MARCH 2018

Dear Members and Friends of First Reformed Church of Bethlehem:

Last Sunday morning I shared with the congregation one of my favorite stories, a Garrison Keillor classic from twenty or so years ago.  Out on the prairies, storms were known to come up quickly.  Bright sun was chased by blinding walls of snow and ice quickly freezing everything in its path.  So Garrison tells of each child in school being assigned a storm home, a place to go from school when it was too dangerous for the school bus to deliver children to their own homes. 


Garrison fancied visiting his storm home one day on his way home from school.  He was assigned to an elderly couple who had a modest home on the shore of Lake Wobegon.  He dreamed of knocking on the door, which quickly opened.  There stood Mrs.Torvelsen, shouting back into the house, “Honey, come quick, our storm child is here.”  He envisioned them serving milk and cookies, and even having a surprise electric train for him to enjoy.  There were apprehensions; they were Catholics and he Protestant.  What if, in the middle of the night, they crept into his room, whispered some words, and turned him into a Catholic?


There seems always a need for storm homes. I’m reading The Children’s Blizzard, by David Laskin.  He cites the records of the 1888 surprise storm that killed hundreds, many of them children on their way home from school.  The storm lasted for days and the temperature often fell to 55 and 60 below zero.  Laskin gives the picture a few decades prior to the storm as Norwegian and Swedish immigrants left their homes for the promise of land in the United States.  The climate was not what they expected.  Weather conditions and grasshoppers decimated crops.  Families starved to death.  There was no adequate weather forecasting.  There was, in that blizzard, no safe haven.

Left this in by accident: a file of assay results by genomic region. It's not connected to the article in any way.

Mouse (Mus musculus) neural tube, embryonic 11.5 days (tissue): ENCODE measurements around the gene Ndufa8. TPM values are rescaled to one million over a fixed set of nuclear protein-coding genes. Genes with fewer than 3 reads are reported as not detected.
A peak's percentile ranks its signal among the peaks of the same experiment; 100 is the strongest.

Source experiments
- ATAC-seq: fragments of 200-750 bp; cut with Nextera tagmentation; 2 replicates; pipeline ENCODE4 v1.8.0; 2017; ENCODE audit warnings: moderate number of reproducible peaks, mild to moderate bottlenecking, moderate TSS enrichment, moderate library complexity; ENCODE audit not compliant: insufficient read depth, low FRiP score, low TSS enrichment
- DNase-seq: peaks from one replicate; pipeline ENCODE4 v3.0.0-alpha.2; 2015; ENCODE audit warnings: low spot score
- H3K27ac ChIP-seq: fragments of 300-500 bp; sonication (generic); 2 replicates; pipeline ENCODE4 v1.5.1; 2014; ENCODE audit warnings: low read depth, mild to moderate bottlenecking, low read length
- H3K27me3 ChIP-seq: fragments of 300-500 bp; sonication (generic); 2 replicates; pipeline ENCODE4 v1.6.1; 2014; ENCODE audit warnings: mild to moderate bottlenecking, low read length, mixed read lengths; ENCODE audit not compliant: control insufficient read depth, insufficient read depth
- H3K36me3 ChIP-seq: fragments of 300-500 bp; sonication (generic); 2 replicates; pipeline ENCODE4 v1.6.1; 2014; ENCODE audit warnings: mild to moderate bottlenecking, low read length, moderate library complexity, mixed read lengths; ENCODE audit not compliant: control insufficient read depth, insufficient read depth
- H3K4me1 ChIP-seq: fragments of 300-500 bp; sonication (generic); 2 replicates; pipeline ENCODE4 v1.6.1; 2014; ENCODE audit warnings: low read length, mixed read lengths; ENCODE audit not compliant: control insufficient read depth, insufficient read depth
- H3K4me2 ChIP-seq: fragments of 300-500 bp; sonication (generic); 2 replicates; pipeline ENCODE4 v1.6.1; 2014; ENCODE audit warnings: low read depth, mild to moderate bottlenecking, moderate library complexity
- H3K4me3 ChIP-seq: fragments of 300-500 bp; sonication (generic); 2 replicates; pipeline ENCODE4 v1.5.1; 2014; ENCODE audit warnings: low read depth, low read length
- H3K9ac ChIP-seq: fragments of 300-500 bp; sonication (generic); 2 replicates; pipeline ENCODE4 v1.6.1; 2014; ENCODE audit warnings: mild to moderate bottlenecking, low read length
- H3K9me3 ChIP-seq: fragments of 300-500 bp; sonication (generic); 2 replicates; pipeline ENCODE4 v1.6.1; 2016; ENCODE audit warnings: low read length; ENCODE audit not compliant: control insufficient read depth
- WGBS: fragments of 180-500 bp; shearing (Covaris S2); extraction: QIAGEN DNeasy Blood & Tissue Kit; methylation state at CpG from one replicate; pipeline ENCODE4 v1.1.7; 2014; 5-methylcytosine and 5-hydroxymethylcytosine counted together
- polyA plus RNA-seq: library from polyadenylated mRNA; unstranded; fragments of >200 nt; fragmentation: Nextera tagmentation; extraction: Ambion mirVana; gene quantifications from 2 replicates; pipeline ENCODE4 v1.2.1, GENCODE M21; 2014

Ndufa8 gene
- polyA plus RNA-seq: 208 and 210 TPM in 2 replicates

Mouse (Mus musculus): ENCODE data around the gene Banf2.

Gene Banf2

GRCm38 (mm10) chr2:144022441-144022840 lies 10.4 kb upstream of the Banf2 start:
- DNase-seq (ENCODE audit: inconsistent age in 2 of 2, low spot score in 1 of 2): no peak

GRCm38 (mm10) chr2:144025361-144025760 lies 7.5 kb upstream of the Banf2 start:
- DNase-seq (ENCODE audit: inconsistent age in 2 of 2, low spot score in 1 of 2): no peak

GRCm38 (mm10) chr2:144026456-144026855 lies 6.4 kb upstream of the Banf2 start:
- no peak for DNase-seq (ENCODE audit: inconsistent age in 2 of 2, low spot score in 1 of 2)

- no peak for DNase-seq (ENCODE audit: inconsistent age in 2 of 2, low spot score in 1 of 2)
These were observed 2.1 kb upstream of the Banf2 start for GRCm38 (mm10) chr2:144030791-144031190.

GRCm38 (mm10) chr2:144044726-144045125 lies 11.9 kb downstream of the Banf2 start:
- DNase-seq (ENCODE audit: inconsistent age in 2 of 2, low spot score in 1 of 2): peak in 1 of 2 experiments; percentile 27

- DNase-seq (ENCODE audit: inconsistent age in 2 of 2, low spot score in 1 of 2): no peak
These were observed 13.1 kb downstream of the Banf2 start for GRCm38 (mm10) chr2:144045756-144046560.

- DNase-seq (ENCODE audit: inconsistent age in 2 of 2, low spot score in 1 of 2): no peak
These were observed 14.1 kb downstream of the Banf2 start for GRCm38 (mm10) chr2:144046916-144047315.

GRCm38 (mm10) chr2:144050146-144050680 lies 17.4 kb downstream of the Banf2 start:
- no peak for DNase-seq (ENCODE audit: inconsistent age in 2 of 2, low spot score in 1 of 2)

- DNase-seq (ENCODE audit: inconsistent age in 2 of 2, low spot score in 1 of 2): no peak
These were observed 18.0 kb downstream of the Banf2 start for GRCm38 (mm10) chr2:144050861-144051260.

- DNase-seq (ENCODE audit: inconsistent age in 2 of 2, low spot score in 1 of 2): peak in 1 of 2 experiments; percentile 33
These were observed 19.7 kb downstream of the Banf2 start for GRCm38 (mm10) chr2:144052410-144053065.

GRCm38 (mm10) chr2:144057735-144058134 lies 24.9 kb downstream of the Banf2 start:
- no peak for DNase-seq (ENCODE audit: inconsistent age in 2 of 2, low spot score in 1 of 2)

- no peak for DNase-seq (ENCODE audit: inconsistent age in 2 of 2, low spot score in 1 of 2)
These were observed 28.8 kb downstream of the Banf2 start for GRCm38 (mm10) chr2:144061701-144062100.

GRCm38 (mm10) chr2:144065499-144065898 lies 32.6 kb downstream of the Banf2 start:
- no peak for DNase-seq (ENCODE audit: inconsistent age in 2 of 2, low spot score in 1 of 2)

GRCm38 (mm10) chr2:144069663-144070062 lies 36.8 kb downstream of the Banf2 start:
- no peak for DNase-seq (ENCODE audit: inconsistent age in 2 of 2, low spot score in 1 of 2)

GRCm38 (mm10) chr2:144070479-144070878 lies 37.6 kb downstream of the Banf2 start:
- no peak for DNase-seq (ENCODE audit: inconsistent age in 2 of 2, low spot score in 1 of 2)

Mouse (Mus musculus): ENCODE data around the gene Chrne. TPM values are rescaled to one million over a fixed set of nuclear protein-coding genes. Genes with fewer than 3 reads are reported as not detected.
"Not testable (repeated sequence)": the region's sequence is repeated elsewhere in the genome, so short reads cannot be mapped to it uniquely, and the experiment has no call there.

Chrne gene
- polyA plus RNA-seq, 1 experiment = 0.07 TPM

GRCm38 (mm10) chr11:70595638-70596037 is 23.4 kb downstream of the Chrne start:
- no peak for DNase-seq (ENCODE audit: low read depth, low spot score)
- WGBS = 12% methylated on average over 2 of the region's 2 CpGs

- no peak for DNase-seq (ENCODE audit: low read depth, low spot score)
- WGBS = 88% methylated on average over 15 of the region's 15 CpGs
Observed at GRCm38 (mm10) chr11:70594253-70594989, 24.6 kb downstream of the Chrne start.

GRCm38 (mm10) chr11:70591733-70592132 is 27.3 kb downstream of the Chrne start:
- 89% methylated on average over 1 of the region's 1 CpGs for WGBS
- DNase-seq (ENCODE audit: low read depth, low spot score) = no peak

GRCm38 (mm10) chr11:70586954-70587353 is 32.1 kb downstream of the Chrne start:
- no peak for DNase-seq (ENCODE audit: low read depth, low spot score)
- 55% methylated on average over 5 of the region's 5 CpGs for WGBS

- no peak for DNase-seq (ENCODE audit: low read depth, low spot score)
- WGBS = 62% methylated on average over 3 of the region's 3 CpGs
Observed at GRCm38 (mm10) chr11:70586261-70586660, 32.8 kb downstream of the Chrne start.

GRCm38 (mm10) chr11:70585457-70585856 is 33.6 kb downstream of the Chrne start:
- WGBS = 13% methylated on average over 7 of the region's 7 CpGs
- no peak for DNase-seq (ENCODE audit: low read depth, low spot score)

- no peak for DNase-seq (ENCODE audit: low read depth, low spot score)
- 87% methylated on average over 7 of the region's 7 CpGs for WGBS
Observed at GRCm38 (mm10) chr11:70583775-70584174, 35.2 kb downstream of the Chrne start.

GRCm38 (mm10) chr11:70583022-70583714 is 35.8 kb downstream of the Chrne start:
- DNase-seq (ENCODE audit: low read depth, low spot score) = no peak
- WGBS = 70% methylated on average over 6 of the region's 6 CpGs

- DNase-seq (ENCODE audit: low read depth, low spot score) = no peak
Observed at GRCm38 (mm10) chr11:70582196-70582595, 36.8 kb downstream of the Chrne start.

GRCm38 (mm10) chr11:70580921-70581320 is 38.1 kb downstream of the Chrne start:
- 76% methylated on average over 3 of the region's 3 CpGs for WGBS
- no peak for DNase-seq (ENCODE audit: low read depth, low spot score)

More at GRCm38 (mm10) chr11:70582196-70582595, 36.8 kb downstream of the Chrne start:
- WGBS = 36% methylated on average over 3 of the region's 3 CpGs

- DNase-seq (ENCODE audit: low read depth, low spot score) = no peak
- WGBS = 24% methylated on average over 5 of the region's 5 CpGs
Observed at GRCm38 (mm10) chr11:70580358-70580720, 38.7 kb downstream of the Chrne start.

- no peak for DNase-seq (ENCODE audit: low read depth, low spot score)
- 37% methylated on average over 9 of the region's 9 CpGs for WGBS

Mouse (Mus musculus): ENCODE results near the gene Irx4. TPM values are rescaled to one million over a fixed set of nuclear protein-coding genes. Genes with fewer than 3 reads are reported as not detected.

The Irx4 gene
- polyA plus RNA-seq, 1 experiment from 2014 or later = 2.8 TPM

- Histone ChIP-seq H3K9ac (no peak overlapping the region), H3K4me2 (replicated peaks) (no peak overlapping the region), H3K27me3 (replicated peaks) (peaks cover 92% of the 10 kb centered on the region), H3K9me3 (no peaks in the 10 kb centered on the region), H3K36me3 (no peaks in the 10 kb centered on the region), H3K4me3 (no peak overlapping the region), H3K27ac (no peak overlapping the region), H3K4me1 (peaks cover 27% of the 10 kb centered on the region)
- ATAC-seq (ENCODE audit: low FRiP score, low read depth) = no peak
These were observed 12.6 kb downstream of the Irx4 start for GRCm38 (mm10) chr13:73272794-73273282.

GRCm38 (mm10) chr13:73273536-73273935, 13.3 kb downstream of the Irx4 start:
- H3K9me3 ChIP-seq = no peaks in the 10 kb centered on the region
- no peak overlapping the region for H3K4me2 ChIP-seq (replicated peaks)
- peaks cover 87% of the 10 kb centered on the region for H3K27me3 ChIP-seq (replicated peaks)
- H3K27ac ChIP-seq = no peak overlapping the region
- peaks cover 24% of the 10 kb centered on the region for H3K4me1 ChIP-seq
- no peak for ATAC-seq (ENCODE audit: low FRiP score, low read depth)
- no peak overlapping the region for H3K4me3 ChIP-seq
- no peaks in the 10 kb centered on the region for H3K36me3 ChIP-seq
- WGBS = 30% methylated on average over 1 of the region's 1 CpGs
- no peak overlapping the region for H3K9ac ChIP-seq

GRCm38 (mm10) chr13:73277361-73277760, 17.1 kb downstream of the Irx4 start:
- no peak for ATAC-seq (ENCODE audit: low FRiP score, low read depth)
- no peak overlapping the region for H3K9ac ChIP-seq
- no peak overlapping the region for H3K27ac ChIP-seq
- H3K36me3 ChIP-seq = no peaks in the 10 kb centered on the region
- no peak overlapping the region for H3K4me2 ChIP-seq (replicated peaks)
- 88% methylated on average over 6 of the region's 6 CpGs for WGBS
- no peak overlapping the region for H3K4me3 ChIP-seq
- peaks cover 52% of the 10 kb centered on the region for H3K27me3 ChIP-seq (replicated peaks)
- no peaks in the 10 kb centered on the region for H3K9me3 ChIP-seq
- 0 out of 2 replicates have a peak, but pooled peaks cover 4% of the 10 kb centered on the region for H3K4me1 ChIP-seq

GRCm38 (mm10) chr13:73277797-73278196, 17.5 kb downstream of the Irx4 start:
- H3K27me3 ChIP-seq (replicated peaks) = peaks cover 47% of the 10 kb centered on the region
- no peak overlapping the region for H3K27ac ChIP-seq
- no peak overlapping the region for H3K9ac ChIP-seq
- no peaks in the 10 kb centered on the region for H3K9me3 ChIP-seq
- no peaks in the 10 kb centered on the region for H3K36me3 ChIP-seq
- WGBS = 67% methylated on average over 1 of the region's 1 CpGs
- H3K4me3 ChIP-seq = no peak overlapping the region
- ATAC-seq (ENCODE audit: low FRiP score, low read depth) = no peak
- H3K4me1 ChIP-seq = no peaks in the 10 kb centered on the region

In the last months, this “storm home” image has come to mind again and again as we learn of school shootings.  Thankfully there are plenty of moving images of people creating safe spaces as a gunman raced through hallway corridors.  We learn of school teachers risking their lives to crowd students into classrooms and closets.  But the truth is, even as in 1888, we are vulnerable. 


I have sympathy with those impassioned speakers who demand that we have to do something so “this tragedy will never happen again.”  In this complex society, that is a wish that cannot come true.  What can come true is that in each community we build relationships and offer support to one another.  Over the years, I’ve known children who had to escape the nightmare of violence in their own home, families burned out, experiencing storms of many kinds.


The dialogue, in days such as these, often turns to violent solutions.  Stricter laws, more powerful weapons, and stronger displays of force seem compelling when we are frightened.  But prior to the shootings, many of these individuals evaded laws already on the books.  They slipped through nets designed to catch persons with criminal intent.  I am grateful for those law enforcement agents who risked their lives to apprehend these individuals.  But what is needed on the quiet days is the creation of storm homes, safe places, some places even for those who, had they had a safe place to hide from their own storms, might never have had to pick up a gun. 


Perhaps in this Lenten season, instead of giving up something, we seek out friends and neighbors, and ask what it would look like to create storm homes right here, right now.


The peace of Christ be with you,

Harlan E. Ratmeyer, Pastor

Harlan E. Ratmeyer, Pastor

38 Church Rd.

Selkirk, New York